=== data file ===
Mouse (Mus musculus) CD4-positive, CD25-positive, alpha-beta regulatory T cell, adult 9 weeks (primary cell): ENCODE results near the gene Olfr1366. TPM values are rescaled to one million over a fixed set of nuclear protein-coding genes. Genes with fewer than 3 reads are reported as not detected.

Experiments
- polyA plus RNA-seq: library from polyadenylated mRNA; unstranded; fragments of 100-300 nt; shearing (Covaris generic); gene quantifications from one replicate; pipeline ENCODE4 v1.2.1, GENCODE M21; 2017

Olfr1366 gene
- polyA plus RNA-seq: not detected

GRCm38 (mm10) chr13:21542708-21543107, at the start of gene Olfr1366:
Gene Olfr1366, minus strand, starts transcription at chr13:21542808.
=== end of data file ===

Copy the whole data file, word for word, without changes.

Mouse (Mus musculus) CD4-positive, CD25-positive, alpha-beta regulatory T cell, adult 9 weeks (primary cell): ENCODE results near the gene Olfr1366. TPM values are rescaled to one million over a fixed set of nuclear protein-coding genes. Genes with fewer than 3 reads are reported as not detected.

Experiments
- polyA plus RNA-seq: library from polyadenylated mRNA; unstranded; fragments of 100-300 nt; shearing (Covaris generic); gene quantifications from one replicate; pipeline ENCODE4 v1.2.1, GENCODE M21; 2017

Olfr1366 gene
- polyA plus RNA-seq: not detected

GRCm38 (mm10) chr13:21542708-21543107, at the start of gene Olfr1366:
Gene Olfr1366, minus strand, starts transcription at chr13:21542808.